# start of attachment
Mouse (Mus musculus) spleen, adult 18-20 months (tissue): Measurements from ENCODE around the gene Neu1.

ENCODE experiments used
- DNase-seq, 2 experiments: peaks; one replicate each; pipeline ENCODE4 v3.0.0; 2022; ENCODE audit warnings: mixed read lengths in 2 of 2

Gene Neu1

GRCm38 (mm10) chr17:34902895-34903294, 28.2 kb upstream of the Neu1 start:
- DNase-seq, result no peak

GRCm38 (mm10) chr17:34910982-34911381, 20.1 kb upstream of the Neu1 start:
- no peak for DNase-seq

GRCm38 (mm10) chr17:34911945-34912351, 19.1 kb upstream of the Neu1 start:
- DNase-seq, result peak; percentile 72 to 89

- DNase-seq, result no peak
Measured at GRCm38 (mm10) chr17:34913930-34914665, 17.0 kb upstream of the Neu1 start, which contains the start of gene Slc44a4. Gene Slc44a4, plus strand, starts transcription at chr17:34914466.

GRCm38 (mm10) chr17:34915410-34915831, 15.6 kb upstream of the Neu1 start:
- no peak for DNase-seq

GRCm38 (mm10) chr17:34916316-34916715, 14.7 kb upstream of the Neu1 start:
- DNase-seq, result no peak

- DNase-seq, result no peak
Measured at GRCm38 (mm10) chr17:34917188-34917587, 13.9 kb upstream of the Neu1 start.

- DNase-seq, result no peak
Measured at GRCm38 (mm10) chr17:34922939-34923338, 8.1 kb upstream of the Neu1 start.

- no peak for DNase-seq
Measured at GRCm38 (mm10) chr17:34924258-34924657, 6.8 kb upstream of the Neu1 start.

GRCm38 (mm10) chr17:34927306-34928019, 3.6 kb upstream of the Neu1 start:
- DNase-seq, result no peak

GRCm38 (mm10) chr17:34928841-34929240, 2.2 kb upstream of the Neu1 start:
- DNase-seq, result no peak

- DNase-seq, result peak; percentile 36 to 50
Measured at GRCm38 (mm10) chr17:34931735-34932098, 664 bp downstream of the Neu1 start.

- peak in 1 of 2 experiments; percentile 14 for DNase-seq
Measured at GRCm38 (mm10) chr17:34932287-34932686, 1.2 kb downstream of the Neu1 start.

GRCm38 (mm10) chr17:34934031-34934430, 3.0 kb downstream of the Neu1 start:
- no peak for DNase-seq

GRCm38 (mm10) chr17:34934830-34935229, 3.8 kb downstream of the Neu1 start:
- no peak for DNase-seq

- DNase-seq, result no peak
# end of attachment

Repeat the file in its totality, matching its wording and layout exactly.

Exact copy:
Mouse (Mus musculus) spleen, adult 18-20 months (tissue): Measurements from ENCODE around the gene Neu1.

ENCODE experiments used
- DNase-seq, 2 experiments: peaks; one replicate each; pipeline ENCODE4 v3.0.0; 2022; ENCODE audit warnings: mixed read lengths in 2 of 2

Gene Neu1

GRCm38 (mm10) chr17:34902895-34903294, 28.2 kb upstream of the Neu1 start:
- DNase-seq, result no peak

GRCm38 (mm10) chr17:34910982-34911381, 20.1 kb upstream of the Neu1 start:
- no peak for DNase-seq

GRCm38 (mm10) chr17:34911945-34912351, 19.1 kb upstream of the Neu1 start:
- DNase-seq, result peak; percentile 72 to 89

- DNase-seq, result no peak
Measured at GRCm38 (mm10) chr17:34913930-34914665, 17.0 kb upstream of the Neu1 start, which contains the start of gene Slc44a4. Gene Slc44a4, plus strand, starts transcription at chr17:34914466.

GRCm38 (mm10) chr17:34915410-34915831, 15.6 kb upstream of the Neu1 start:
- no peak for DNase-seq

GRCm38 (mm10) chr17:34916316-34916715, 14.7 kb upstream of the Neu1 start:
- DNase-seq, result no peak

- DNase-seq, result no peak
Measured at GRCm38 (mm10) chr17:34917188-34917587, 13.9 kb upstream of the Neu1 start.

- DNase-seq, result no peak
Measured at GRCm38 (mm10) chr17:34922939-34923338, 8.1 kb upstream of the Neu1 start.

- no peak for DNase-seq
Measured at GRCm38 (mm10) chr17:34924258-34924657, 6.8 kb upstream of the Neu1 start.

GRCm38 (mm10) chr17:34927306-34928019, 3.6 kb upstream of the Neu1 start:
- DNase-seq, result no peak

GRCm38 (mm10) chr17:34928841-34929240, 2.2 kb upstream of the Neu1 start:
- DNase-seq, result no peak

- DNase-seq, result peak; percentile 36 to 50
Measured at GRCm38 (mm10) chr17:34931735-34932098, 664 bp downstream of the Neu1 start.

- peak in 1 of 2 experiments; percentile 14 for DNase-seq
Measured at GRCm38 (mm10) chr17:34932287-34932686, 1.2 kb downstream of the Neu1 start.

GRCm38 (mm10) chr17:34934031-34934430, 3.0 kb downstream of the Neu1 start:
- no peak for DNase-seq

GRCm38 (mm10) chr17:34934830-34935229, 3.8 kb downstream of the Neu1 start:
- no peak for DNase-seq

- DNase-seq, result no peak